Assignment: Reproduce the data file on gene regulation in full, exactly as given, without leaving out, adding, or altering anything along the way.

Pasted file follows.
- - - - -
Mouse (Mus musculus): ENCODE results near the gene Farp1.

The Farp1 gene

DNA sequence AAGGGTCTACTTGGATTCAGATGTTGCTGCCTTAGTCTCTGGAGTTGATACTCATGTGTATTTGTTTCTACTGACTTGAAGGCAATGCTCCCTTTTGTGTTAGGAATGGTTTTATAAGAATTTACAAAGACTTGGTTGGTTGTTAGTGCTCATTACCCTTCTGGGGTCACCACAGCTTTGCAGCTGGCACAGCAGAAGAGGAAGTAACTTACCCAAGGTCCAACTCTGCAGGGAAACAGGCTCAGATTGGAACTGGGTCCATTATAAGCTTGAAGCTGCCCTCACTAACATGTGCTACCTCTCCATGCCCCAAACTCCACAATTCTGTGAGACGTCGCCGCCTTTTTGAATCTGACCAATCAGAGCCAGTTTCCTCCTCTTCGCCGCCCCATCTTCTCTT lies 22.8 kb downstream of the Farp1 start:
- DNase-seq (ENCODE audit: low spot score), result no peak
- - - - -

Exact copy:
Mouse (Mus musculus): ENCODE results near the gene Farp1.

The Farp1 gene

DNA sequence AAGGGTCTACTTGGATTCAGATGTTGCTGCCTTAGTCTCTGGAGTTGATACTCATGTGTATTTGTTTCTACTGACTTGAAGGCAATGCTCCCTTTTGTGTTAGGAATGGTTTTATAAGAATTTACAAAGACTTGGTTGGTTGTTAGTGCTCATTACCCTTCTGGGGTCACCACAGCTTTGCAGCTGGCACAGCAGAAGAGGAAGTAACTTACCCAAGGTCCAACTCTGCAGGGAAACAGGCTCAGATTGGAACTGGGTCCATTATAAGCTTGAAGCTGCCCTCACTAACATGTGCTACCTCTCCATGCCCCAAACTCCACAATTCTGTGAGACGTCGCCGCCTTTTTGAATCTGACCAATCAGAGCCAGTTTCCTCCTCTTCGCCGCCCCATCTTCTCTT lies 22.8 kb downstream of the Farp1 start:
- DNase-seq (ENCODE audit: low spot score), result no peak